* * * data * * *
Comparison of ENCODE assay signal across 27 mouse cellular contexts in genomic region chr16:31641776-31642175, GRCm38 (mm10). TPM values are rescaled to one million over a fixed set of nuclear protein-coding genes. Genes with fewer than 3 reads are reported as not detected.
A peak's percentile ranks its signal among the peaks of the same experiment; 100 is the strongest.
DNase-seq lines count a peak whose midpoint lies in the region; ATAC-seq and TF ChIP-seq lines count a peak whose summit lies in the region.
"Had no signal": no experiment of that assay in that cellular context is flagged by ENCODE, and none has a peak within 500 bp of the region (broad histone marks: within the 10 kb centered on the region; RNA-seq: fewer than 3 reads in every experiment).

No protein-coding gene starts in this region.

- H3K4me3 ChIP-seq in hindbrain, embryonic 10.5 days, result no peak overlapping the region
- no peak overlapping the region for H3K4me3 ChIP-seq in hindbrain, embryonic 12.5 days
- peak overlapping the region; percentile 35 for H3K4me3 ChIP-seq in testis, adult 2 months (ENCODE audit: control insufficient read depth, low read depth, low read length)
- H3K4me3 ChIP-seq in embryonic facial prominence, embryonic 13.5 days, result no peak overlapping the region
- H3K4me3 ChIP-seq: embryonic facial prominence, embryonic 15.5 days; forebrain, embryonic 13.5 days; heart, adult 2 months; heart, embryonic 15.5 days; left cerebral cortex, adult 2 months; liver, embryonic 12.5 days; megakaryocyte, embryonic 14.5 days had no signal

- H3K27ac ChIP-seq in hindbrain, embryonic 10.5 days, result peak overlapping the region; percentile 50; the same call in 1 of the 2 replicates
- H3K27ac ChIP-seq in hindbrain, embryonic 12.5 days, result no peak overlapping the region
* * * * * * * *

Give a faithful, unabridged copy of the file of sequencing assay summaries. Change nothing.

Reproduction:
Comparison of ENCODE assay signal across 27 mouse cellular contexts in genomic region chr16:31641776-31642175, GRCm38 (mm10). TPM values are rescaled to one million over a fixed set of nuclear protein-coding genes. Genes with fewer than 3 reads are reported as not detected.
A peak's percentile ranks its signal among the peaks of the same experiment; 100 is the strongest.
DNase-seq lines count a peak whose midpoint lies in the region; ATAC-seq and TF ChIP-seq lines count a peak whose summit lies in the region.
"Had no signal": no experiment of that assay in that cellular context is flagged by ENCODE, and none has a peak within 500 bp of the region (broad histone marks: within the 10 kb centered on the region; RNA-seq: fewer than 3 reads in every experiment).

No protein-coding gene starts in this region.

- H3K4me3 ChIP-seq in hindbrain, embryonic 10.5 days, result no peak overlapping the region
- no peak overlapping the region for H3K4me3 ChIP-seq in hindbrain, embryonic 12.5 days
- peak overlapping the region; percentile 35 for H3K4me3 ChIP-seq in testis, adult 2 months (ENCODE audit: control insufficient read depth, low read depth, low read length)
- H3K4me3 ChIP-seq in embryonic facial prominence, embryonic 13.5 days, result no peak overlapping the region
- H3K4me3 ChIP-seq: embryonic facial prominence, embryonic 15.5 days; forebrain, embryonic 13.5 days; heart, adult 2 months; heart, embryonic 15.5 days; left cerebral cortex, adult 2 months; liver, embryonic 12.5 days; megakaryocyte, embryonic 14.5 days had no signal

- H3K27ac ChIP-seq in hindbrain, embryonic 10.5 days, result peak overlapping the region; percentile 50; the same call in 1 of the 2 replicates
- H3K27ac ChIP-seq in hindbrain, embryonic 12.5 days, result no peak overlapping the region